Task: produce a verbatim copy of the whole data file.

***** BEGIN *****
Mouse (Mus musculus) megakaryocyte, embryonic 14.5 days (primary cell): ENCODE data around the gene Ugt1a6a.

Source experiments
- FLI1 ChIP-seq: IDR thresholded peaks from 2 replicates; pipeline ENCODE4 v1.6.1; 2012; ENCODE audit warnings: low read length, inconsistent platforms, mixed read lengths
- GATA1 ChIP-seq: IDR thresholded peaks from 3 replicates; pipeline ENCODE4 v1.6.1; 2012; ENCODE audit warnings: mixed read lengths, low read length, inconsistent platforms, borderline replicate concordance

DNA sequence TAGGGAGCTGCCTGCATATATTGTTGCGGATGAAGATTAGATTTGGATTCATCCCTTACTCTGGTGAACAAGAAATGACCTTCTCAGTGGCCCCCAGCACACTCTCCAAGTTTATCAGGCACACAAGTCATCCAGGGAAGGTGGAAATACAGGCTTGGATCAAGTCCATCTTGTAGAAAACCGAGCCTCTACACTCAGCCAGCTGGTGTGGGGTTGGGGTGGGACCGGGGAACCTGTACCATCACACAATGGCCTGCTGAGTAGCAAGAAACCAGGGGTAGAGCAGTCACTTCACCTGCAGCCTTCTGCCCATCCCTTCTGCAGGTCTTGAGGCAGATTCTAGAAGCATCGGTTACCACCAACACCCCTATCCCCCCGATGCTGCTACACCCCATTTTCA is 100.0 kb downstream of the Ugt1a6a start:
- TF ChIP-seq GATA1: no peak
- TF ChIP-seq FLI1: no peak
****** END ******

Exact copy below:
Mouse (Mus musculus) megakaryocyte, embryonic 14.5 days (primary cell): ENCODE data around the gene Ugt1a6a.

Source experiments
- FLI1 ChIP-seq: IDR thresholded peaks from 2 replicates; pipeline ENCODE4 v1.6.1; 2012; ENCODE audit warnings: low read length, inconsistent platforms, mixed read lengths
- GATA1 ChIP-seq: IDR thresholded peaks from 3 replicates; pipeline ENCODE4 v1.6.1; 2012; ENCODE audit warnings: mixed read lengths, low read length, inconsistent platforms, borderline replicate concordance

DNA sequence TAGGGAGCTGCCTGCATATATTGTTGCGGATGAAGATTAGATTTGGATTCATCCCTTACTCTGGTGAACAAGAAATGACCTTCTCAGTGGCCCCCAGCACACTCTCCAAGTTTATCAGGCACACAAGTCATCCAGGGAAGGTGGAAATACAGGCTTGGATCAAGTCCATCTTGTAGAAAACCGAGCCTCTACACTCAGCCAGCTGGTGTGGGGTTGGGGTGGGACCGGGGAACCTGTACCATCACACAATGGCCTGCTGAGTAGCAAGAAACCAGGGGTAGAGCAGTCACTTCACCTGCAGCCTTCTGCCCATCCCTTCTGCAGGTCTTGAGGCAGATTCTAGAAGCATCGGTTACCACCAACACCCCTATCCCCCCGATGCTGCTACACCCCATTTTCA is 100.0 kb downstream of the Ugt1a6a start:
- TF ChIP-seq GATA1: no peak
- TF ChIP-seq FLI1: no peak